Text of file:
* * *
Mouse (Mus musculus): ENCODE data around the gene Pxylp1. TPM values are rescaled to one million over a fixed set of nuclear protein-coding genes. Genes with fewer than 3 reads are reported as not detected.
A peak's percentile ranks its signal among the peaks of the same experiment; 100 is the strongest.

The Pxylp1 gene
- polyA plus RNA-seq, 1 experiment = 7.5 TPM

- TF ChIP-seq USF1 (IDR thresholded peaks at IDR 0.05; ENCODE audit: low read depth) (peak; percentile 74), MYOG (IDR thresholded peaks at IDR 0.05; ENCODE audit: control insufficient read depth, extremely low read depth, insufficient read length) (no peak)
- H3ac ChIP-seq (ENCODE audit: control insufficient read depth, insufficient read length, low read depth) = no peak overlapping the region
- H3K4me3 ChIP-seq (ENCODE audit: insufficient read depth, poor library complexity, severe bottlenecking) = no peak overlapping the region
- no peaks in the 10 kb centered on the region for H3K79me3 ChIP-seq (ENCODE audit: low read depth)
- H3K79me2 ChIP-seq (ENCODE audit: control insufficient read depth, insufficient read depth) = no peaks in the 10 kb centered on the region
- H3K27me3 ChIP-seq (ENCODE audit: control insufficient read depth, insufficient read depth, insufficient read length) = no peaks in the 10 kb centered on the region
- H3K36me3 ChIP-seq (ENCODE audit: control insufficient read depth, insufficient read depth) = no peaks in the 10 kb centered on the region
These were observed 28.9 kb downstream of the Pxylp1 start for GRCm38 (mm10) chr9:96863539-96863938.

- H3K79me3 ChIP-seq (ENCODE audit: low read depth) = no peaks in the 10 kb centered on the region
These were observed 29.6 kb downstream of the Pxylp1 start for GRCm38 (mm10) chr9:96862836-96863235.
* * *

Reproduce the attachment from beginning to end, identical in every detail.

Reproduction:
Mouse (Mus musculus): ENCODE data around the gene Pxylp1. TPM values are rescaled to one million over a fixed set of nuclear protein-coding genes. Genes with fewer than 3 reads are reported as not detected.
A peak's percentile ranks its signal among the peaks of the same experiment; 100 is the strongest.

The Pxylp1 gene
- polyA plus RNA-seq, 1 experiment = 7.5 TPM

- TF ChIP-seq USF1 (IDR thresholded peaks at IDR 0.05; ENCODE audit: low read depth) (peak; percentile 74), MYOG (IDR thresholded peaks at IDR 0.05; ENCODE audit: control insufficient read depth, extremely low read depth, insufficient read length) (no peak)
- H3ac ChIP-seq (ENCODE audit: control insufficient read depth, insufficient read length, low read depth) = no peak overlapping the region
- H3K4me3 ChIP-seq (ENCODE audit: insufficient read depth, poor library complexity, severe bottlenecking) = no peak overlapping the region
- no peaks in the 10 kb centered on the region for H3K79me3 ChIP-seq (ENCODE audit: low read depth)
- H3K79me2 ChIP-seq (ENCODE audit: control insufficient read depth, insufficient read depth) = no peaks in the 10 kb centered on the region
- H3K27me3 ChIP-seq (ENCODE audit: control insufficient read depth, insufficient read depth, insufficient read length) = no peaks in the 10 kb centered on the region
- H3K36me3 ChIP-seq (ENCODE audit: control insufficient read depth, insufficient read depth) = no peaks in the 10 kb centered on the region
These were observed 28.9 kb downstream of the Pxylp1 start for GRCm38 (mm10) chr9:96863539-96863938.

- H3K79me3 ChIP-seq (ENCODE audit: low read depth) = no peaks in the 10 kb centered on the region
These were observed 29.6 kb downstream of the Pxylp1 start for GRCm38 (mm10) chr9:96862836-96863235.